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Vermont Quarterly

Mining’s Major Impact on Amazon Forest

Wetlands on Brazil's coastline
Photograph by Neil Palmer (CIAT)


Mining’s Major Impact on Amazon Forest

GUND INSTITUTE | Sprawling mining operations in Brazil are destroying much more of the iconic Amazon forest than previously thought, according to the first comprehensive study of mining deforestation in the world’s largest tropical rainforest.

The research, published in Nature Communications, finds that mining-related forest loss caused roughly 10 percent of all Amazon deforestation between 2005 and 2015, much higher than previous estimates.

Surprisingly, roughly 90 percent of deforestation related to mining occurred outside the mining leases granted by Brazil’s government, the UVM-led study finds. Mining-induced deforestation was twelve times greater outside the mine lease areas than within them, extending as far as seventy kilometers beyond mine borders.

“These results show that mining now ranks as a substantial cause of Amazon forest loss,” says Laura Sonter of UVM’s Gund Institute for Environment. “Previous estimates assumed mining caused maybe one or two percent of deforestation. Hitting the 10 percent threshold is alarming and warrants action.”

Mining infrastructure is one key form of off-lease deforestation, researchers say. This includes worker housing and new transportation routes—roads, railways and airports. Built by mining companies or developers, these routes also enable other forms of deforestation, including agriculture, which remains the leading cause of Amazon forest loss.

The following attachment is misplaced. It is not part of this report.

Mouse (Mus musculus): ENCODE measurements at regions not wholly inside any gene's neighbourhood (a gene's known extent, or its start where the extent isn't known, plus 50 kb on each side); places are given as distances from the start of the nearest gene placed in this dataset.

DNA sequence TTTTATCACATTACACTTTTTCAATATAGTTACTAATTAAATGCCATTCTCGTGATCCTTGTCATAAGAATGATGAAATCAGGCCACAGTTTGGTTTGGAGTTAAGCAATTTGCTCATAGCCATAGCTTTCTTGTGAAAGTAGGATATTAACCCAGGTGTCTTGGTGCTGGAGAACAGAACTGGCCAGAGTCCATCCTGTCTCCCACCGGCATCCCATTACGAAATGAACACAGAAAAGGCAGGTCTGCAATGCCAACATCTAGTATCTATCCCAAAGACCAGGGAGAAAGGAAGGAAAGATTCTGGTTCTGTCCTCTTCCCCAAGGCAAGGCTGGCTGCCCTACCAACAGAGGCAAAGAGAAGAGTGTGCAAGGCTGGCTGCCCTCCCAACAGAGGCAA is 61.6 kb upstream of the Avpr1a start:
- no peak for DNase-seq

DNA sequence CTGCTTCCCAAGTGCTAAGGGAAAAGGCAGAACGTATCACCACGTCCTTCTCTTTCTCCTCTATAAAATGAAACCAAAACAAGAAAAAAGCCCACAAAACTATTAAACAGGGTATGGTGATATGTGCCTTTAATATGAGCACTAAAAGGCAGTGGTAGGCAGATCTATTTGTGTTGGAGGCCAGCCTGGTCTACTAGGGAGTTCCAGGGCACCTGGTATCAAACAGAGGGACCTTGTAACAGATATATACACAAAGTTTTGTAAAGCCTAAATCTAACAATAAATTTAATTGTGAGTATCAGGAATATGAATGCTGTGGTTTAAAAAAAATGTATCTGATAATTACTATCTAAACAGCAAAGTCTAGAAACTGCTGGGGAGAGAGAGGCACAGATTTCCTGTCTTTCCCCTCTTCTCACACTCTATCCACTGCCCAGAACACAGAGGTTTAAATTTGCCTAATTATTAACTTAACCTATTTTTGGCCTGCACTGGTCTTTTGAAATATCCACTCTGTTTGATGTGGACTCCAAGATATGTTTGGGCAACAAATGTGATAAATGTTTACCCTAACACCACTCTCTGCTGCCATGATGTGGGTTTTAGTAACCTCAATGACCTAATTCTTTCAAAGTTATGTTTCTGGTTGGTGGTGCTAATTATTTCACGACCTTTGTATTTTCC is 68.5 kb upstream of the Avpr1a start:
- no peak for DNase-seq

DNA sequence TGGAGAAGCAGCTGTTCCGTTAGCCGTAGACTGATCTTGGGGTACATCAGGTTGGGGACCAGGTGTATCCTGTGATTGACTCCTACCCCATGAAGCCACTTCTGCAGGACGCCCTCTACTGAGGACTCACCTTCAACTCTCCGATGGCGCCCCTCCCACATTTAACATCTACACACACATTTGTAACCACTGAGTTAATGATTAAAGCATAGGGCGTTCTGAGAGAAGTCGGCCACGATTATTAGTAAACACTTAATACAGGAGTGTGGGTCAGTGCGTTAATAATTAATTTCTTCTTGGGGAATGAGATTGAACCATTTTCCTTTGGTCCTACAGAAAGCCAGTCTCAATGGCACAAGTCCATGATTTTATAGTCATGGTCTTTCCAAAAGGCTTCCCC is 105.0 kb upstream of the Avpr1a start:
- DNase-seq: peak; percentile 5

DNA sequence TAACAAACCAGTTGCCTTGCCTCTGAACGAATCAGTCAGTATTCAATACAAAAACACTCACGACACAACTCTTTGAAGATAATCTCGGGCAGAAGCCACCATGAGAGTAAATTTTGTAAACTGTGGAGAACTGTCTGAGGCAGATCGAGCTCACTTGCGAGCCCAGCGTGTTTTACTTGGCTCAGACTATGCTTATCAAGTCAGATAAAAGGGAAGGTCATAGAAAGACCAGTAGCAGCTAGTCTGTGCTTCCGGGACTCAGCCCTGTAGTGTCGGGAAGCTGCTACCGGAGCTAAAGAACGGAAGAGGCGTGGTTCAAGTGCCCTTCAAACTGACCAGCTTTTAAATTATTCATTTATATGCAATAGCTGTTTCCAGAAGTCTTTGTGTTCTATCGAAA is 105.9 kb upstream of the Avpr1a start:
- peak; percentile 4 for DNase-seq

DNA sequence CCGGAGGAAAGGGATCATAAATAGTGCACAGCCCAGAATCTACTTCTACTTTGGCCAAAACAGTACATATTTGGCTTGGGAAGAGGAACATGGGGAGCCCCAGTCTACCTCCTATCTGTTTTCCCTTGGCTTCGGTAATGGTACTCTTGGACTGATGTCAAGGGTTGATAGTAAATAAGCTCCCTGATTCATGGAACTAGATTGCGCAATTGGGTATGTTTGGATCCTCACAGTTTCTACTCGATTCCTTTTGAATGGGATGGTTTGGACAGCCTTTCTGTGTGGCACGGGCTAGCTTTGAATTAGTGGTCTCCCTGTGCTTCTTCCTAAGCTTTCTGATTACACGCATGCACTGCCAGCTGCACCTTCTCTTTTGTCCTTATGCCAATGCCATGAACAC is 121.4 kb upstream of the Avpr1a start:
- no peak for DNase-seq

“Our findings show that Amazon deforestation associated with mining extends remarkable distances from the point of mineral extraction,” says Gillian Galford of the Gund Institute and Rubenstein School of Environment and Natural Resources.

The findings come as Brazil’s government considers legislation that would further ease environmental regulations and lift restrictions on mining in protected and indigenous areas. Currently, when companies apply for mining leases, they do not need to account for any damage their operations may cause offsite, researchers say.

“We hope these findings help government, industry, and scientists to work together to address this issue,” says Sonter, who led the study as a UVM postdoctoral researcher, before joining the University of Queensland in Australia.


tree cover and human health

A UVM-led study of 300,000 children in thirty-five nations says kids whose watersheds have greater tree cover are less likely to experience diarrheal disease, the second leading cause of death for children under the age of five. Published in Nature Communications, the study is the first to quantify the connection between watershed quality and individual health outcomes of children at the global scale.

“This suggests that protecting watersheds, in the right circumstances, can double as a public health investment,” says Brendan Fisher of the Gund Institute and Rubenstein School of Environment and Natural Resources. “This shows, very clearly, how ‘natural infrastructure’ can directly support human health and welfare.”

The research team predicts that a 30 percent increase in upstream tree cover in rural watersheds would have a comparable effect to improved water sanitation, such as the addition of indoor plumbing or toilets.

 “We are not saying trees are more important than toilets and indoor plumbing,” says Diego Herrera, who led the paper as a UVM postdoctoral researcher, and is now at Environmental Defense Fund. “But these findings clearly show that forests and other natural systems can complement traditional water sanitation systems, and help compensate for a lack of infrastructure.” 

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